UBC Theses and Dissertations
Incest and suicide attempt in adolescence Kim, Shlomit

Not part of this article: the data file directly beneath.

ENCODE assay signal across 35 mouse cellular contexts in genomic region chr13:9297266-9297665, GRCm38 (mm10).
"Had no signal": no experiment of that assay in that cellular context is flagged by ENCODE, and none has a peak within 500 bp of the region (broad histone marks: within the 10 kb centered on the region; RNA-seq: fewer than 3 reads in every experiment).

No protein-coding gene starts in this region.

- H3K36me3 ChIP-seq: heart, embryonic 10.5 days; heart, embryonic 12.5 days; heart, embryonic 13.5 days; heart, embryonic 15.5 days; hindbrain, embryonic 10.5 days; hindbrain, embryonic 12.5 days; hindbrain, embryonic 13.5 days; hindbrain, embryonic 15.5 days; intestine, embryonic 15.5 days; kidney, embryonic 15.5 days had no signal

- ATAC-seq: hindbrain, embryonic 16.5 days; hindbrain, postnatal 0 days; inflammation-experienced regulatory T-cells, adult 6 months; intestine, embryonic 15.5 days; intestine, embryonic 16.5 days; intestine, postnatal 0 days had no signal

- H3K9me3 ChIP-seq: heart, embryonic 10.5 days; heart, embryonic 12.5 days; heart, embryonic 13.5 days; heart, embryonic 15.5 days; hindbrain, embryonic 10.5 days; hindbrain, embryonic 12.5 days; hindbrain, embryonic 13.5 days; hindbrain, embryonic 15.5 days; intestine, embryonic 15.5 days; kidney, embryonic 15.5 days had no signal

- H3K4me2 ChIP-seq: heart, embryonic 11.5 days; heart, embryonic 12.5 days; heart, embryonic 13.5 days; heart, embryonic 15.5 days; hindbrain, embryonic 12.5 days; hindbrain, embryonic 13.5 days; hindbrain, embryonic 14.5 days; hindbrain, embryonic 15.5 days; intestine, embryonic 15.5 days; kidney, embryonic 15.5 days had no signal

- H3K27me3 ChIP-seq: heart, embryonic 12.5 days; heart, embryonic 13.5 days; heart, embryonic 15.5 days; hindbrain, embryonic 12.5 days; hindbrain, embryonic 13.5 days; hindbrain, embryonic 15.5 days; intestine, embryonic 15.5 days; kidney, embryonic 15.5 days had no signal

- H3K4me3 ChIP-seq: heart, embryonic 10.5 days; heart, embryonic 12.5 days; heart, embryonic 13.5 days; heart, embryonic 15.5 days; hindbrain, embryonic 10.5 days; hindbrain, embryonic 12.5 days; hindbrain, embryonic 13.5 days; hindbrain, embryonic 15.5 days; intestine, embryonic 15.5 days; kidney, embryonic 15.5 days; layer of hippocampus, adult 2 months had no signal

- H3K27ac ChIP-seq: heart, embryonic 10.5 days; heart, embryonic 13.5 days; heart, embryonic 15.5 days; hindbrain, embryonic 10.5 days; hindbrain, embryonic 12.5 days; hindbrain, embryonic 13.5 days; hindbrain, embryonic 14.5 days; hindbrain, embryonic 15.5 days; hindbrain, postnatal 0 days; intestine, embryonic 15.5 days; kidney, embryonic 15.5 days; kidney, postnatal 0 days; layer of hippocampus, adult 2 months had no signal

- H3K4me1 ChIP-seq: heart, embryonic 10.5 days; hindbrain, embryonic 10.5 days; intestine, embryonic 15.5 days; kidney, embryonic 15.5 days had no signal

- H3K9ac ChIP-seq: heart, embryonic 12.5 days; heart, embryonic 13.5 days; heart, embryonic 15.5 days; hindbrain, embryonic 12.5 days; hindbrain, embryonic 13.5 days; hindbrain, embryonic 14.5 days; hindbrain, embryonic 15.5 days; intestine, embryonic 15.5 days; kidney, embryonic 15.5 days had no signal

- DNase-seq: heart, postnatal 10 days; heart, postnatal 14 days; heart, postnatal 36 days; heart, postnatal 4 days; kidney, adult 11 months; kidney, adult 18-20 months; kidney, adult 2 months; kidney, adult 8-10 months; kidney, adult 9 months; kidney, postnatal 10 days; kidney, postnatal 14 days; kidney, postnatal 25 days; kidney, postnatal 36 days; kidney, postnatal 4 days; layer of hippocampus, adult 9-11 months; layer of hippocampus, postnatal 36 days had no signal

Research regarding incest victims who attempted suicide in adolescence has received little attention although incest is considered as one of the most destructive forms of sexual abuse; and the rate of suicide attempts in adolescence has been on the rise. This study employs an exploratory approach, investigating four female adolescents, aged 15-19, who experienced both, incestuous relationships in the past and suicide attempt in adolescence. Using an open-ended questionnaire, the subjects were interviewed and the recorded responses were transcribed and analyzed, using Glaser and Strauss' 'constant comparative method of analysis'. The conceptual findings indicate that the incest victims have gone through a process comprising three stages: i) becoming a victim, ii) escalation of problems, and iii) the healing process. The transition from one stage to another entailed change in the victims' lives. These stages included a number of categories and properties with their types, dimensions and conditions. The data suggest that incest is associated with suicide attempt in adolescence thus, incest victims should be considered a high risk group regarding suicidal behaviour in addition to the other sequels of incest. The conceptual categories and the themes that emerged from the analysis have implications for social-work practice, policy and further research.
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